François Hartog is a French historian and Chair of Modern and Antique Historiography at the École des hautes études en sciences sociales (EHESS) in Paris. Born in 1946, Hartog attended the 'École normale supérieure. A former student of Jean-Pierre Vernant and assistant to Reinhart Koselleck, Hartog’s early work focused on the intellectual history of ancient Greece and historiography, while his recent work deals mainly with temporality.
His most recent book to be published in English, Regimes of Historicity: Presentism and Experiences of Time (Columbia University Press, 2015, translated by Saskia Brown), engages our “ways of relating to the past, present, and future.” Hartog also tackles the concept of “presentism,” or how we adhere to present-day ideas to attempt to understand the past via interpretations of writing as the “motor of history” and the “contradictory qualities of our contemporary presentist relation to time.”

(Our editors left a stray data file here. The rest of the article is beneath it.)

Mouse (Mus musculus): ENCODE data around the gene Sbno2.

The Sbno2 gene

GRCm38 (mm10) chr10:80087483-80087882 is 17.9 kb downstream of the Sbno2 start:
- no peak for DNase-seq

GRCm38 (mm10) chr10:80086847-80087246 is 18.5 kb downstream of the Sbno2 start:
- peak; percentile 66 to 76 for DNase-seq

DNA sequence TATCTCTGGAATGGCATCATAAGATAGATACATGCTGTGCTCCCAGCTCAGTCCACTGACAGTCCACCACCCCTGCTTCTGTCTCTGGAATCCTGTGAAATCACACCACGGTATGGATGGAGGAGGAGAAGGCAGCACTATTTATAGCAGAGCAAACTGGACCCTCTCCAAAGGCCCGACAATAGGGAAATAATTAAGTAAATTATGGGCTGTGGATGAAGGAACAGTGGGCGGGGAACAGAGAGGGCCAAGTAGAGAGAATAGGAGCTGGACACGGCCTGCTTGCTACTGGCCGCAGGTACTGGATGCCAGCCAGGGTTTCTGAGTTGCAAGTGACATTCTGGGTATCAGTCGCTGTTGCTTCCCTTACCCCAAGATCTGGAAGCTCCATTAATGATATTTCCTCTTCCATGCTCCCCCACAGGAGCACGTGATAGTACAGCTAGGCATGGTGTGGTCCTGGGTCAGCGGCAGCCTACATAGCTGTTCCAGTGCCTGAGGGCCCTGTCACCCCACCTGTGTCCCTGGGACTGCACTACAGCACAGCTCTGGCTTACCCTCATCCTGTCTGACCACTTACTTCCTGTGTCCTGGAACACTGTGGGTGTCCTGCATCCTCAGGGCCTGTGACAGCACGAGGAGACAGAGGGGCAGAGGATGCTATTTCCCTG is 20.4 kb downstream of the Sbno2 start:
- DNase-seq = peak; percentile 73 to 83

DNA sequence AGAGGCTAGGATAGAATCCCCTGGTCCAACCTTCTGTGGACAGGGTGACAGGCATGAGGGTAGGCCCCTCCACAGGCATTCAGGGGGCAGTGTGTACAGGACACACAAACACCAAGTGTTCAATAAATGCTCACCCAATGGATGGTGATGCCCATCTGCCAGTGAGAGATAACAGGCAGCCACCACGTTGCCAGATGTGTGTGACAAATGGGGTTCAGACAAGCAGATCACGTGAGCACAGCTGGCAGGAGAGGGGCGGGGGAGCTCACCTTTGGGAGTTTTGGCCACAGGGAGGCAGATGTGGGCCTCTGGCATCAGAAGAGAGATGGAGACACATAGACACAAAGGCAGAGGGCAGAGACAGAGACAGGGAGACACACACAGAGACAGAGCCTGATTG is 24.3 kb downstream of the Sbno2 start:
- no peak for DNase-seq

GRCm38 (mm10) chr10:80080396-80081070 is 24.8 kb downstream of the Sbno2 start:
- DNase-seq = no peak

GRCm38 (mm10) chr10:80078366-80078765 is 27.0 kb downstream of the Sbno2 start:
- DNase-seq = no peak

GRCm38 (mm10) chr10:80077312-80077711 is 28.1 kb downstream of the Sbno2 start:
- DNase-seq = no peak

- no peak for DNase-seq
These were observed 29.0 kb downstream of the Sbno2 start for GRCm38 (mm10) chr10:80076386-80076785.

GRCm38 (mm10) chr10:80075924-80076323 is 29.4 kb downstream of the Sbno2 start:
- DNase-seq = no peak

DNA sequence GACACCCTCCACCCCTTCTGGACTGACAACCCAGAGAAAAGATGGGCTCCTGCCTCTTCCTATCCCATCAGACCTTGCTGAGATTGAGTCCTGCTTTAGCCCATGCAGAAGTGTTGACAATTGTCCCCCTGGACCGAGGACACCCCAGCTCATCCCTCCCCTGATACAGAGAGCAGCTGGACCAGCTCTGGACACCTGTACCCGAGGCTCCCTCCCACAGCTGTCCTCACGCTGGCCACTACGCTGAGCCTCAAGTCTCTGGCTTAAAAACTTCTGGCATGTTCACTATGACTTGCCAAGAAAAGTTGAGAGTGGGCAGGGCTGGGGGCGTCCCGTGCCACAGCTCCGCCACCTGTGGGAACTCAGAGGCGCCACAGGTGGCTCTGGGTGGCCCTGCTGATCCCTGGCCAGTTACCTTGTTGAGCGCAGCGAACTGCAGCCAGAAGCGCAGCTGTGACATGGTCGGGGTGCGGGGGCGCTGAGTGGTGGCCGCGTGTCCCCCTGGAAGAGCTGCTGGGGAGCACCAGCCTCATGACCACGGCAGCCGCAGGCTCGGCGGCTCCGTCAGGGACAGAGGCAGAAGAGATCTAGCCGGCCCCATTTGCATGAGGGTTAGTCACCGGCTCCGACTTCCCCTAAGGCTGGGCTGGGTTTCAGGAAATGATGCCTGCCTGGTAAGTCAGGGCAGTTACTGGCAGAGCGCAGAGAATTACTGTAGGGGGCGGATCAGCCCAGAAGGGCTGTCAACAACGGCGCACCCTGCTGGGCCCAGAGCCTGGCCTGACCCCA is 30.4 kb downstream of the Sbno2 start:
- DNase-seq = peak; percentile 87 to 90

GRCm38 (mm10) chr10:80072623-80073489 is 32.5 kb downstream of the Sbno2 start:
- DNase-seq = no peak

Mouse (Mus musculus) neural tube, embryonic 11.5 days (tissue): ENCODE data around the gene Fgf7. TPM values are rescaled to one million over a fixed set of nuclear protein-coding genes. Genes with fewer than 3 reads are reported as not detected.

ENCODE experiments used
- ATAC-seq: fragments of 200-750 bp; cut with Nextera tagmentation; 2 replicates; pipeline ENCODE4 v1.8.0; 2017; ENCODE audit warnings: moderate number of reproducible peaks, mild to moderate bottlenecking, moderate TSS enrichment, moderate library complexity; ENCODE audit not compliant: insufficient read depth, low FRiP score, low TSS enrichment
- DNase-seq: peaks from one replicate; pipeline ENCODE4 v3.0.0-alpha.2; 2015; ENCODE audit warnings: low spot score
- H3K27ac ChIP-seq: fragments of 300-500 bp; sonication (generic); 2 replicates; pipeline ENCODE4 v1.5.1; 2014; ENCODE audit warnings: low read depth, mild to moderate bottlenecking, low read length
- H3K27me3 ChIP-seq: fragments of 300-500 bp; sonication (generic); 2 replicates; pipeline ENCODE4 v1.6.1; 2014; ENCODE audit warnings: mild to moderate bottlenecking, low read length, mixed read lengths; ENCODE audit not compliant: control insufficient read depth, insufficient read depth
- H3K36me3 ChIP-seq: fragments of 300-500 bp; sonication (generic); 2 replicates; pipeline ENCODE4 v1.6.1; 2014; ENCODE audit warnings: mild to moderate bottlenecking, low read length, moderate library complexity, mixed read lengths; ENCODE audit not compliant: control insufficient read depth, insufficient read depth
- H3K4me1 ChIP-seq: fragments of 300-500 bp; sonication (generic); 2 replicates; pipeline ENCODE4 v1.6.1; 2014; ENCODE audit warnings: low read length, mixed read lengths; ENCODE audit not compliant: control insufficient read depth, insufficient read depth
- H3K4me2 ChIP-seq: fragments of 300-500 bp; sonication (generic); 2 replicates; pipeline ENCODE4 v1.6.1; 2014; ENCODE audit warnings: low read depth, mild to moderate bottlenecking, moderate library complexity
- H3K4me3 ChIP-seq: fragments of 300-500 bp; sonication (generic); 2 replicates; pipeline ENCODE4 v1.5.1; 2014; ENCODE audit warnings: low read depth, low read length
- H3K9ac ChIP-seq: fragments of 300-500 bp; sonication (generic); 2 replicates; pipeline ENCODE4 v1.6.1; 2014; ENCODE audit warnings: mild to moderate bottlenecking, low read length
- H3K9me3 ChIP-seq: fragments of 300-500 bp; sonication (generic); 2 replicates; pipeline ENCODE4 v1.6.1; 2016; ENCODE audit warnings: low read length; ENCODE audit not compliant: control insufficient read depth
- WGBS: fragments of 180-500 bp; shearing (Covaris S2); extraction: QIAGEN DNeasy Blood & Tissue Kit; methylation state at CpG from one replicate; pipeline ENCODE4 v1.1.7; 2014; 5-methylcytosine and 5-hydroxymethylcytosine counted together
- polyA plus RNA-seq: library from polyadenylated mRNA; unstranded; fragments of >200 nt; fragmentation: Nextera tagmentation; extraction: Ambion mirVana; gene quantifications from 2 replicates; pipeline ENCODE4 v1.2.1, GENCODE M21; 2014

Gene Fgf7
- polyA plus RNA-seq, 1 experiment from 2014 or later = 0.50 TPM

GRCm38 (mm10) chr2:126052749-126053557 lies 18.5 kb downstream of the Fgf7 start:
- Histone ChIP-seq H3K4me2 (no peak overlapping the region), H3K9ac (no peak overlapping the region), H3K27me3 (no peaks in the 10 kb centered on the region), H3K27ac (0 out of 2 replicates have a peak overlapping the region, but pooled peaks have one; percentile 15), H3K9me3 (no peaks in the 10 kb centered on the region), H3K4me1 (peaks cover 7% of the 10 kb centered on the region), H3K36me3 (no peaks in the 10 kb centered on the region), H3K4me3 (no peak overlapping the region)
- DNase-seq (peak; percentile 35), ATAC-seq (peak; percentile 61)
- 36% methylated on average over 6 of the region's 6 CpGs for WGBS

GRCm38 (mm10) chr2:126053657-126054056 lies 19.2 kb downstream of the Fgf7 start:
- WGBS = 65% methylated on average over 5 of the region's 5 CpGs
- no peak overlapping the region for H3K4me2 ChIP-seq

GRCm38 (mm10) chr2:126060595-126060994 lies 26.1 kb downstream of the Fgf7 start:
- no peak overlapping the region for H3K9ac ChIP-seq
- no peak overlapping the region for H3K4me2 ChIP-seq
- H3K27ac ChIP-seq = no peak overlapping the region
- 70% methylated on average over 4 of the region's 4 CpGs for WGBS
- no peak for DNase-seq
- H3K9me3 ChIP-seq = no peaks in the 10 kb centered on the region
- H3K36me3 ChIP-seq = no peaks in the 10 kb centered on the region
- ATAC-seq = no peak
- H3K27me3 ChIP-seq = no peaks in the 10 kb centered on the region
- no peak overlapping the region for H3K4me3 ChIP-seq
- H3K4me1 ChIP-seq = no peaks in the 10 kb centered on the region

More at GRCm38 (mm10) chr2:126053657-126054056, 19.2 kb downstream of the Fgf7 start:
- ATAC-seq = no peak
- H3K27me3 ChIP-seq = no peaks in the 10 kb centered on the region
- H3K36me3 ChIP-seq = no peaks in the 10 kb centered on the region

Hartog’s research frequently attempts to situate the progressions of time and memory against the realities of repetition and methodologies of understanding history from various theoretical reference points.
His other publications include Mémoire d'Ulysse: récits sur la frontière en Grèce ancienne (Gallimard, 1996), Anciens, modernes, sauvages (Galaade, 2005), and Vidal-Naquet, historien en personne (La Découverte, 2007), as well as countless articles, lectures, and, more recently, a series of podcasts on ancient and modern history.